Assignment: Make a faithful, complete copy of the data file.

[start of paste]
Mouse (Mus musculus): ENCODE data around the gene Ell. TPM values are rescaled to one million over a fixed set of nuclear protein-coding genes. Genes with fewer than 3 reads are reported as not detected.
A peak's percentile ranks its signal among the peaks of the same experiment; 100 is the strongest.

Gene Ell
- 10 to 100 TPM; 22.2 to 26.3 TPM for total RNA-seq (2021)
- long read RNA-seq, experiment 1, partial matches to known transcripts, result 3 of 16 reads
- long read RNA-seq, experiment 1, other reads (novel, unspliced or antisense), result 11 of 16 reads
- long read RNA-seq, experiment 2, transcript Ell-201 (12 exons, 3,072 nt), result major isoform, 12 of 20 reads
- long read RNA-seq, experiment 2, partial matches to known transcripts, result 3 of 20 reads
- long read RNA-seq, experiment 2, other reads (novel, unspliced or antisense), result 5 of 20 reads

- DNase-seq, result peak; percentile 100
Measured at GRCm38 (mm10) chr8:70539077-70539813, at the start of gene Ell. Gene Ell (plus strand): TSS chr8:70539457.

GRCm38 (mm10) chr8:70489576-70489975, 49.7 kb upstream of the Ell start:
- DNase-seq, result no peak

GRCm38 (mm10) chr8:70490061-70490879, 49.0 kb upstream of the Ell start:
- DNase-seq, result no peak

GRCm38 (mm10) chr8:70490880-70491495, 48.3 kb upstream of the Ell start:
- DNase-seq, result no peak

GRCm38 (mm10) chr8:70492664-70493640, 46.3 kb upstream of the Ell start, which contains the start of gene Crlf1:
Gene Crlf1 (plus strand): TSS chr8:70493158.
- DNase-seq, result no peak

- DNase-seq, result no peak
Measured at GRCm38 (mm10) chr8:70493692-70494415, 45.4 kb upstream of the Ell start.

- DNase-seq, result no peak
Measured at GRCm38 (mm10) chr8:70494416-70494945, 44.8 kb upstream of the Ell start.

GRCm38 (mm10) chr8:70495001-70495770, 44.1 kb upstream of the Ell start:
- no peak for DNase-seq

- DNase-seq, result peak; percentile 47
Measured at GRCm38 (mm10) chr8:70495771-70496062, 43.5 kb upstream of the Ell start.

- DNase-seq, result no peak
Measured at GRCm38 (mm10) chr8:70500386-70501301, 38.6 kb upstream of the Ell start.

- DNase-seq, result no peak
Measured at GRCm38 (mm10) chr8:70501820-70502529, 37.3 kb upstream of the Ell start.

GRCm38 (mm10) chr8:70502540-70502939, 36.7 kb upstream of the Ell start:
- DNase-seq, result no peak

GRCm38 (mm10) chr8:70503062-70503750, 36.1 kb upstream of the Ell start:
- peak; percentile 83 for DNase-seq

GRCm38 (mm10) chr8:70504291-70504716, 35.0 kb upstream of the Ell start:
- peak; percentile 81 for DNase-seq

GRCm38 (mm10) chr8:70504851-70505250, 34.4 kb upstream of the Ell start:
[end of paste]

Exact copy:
Mouse (Mus musculus): ENCODE data around the gene Ell. TPM values are rescaled to one million over a fixed set of nuclear protein-coding genes. Genes with fewer than 3 reads are reported as not detected.
A peak's percentile ranks its signal among the peaks of the same experiment; 100 is the strongest.

Gene Ell
- 10 to 100 TPM; 22.2 to 26.3 TPM for total RNA-seq (2021)
- long read RNA-seq, experiment 1, partial matches to known transcripts, result 3 of 16 reads
- long read RNA-seq, experiment 1, other reads (novel, unspliced or antisense), result 11 of 16 reads
- long read RNA-seq, experiment 2, transcript Ell-201 (12 exons, 3,072 nt), result major isoform, 12 of 20 reads
- long read RNA-seq, experiment 2, partial matches to known transcripts, result 3 of 20 reads
- long read RNA-seq, experiment 2, other reads (novel, unspliced or antisense), result 5 of 20 reads

- DNase-seq, result peak; percentile 100
Measured at GRCm38 (mm10) chr8:70539077-70539813, at the start of gene Ell. Gene Ell (plus strand): TSS chr8:70539457.

GRCm38 (mm10) chr8:70489576-70489975, 49.7 kb upstream of the Ell start:
- DNase-seq, result no peak

GRCm38 (mm10) chr8:70490061-70490879, 49.0 kb upstream of the Ell start:
- DNase-seq, result no peak

GRCm38 (mm10) chr8:70490880-70491495, 48.3 kb upstream of the Ell start:
- DNase-seq, result no peak

GRCm38 (mm10) chr8:70492664-70493640, 46.3 kb upstream of the Ell start, which contains the start of gene Crlf1:
Gene Crlf1 (plus strand): TSS chr8:70493158.
- DNase-seq, result no peak

- DNase-seq, result no peak
Measured at GRCm38 (mm10) chr8:70493692-70494415, 45.4 kb upstream of the Ell start.

- DNase-seq, result no peak
Measured at GRCm38 (mm10) chr8:70494416-70494945, 44.8 kb upstream of the Ell start.

GRCm38 (mm10) chr8:70495001-70495770, 44.1 kb upstream of the Ell start:
- no peak for DNase-seq

- DNase-seq, result peak; percentile 47
Measured at GRCm38 (mm10) chr8:70495771-70496062, 43.5 kb upstream of the Ell start.

- DNase-seq, result no peak
Measured at GRCm38 (mm10) chr8:70500386-70501301, 38.6 kb upstream of the Ell start.

- DNase-seq, result no peak
Measured at GRCm38 (mm10) chr8:70501820-70502529, 37.3 kb upstream of the Ell start.

GRCm38 (mm10) chr8:70502540-70502939, 36.7 kb upstream of the Ell start:
- DNase-seq, result no peak

GRCm38 (mm10) chr8:70503062-70503750, 36.1 kb upstream of the Ell start:
- peak; percentile 83 for DNase-seq

GRCm38 (mm10) chr8:70504291-70504716, 35.0 kb upstream of the Ell start:
- peak; percentile 81 for DNase-seq

GRCm38 (mm10) chr8:70504851-70505250, 34.4 kb upstream of the Ell start: